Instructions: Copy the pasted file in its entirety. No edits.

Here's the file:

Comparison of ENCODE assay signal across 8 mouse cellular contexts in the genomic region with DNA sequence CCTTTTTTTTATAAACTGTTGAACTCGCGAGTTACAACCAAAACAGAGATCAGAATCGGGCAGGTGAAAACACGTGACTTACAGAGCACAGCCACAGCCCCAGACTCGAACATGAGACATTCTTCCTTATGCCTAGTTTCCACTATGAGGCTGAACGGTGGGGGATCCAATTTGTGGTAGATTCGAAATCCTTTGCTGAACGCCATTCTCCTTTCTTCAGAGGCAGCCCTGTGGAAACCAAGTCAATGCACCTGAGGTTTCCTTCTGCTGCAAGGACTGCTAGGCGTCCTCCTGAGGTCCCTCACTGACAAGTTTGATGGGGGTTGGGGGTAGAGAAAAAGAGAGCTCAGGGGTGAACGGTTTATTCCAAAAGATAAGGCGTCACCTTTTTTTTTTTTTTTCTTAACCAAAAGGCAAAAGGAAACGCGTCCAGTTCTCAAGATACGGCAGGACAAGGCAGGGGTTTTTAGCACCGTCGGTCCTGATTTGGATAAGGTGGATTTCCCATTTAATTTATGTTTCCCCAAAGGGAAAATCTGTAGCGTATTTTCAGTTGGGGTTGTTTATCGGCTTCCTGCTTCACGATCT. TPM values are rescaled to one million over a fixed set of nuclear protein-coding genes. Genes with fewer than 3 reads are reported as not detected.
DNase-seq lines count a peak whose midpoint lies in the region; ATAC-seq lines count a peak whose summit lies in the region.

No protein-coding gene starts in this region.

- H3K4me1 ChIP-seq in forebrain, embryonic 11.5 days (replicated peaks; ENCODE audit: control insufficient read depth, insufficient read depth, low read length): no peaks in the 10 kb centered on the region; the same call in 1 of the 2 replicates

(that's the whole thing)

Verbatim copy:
Comparison of ENCODE assay signal across 8 mouse cellular contexts in the genomic region with DNA sequence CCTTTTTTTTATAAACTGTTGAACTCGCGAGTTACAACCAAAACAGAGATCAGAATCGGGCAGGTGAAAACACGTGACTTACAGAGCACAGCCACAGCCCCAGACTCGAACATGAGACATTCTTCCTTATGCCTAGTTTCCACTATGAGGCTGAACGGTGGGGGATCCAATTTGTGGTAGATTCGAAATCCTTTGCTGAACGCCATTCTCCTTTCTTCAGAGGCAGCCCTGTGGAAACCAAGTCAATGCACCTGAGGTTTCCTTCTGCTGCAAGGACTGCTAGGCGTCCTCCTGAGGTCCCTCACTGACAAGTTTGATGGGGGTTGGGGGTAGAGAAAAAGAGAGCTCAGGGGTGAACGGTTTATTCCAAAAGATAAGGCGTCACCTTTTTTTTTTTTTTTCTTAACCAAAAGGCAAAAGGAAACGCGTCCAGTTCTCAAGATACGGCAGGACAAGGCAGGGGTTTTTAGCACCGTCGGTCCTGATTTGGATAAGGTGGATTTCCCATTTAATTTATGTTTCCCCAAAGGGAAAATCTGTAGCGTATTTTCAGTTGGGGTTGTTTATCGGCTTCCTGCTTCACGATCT. TPM values are rescaled to one million over a fixed set of nuclear protein-coding genes. Genes with fewer than 3 reads are reported as not detected.
DNase-seq lines count a peak whose midpoint lies in the region; ATAC-seq lines count a peak whose summit lies in the region.

No protein-coding gene starts in this region.

- H3K4me1 ChIP-seq in forebrain, embryonic 11.5 days (replicated peaks; ENCODE audit: control insufficient read depth, insufficient read depth, low read length): no peaks in the 10 kb centered on the region; the same call in 1 of the 2 replicates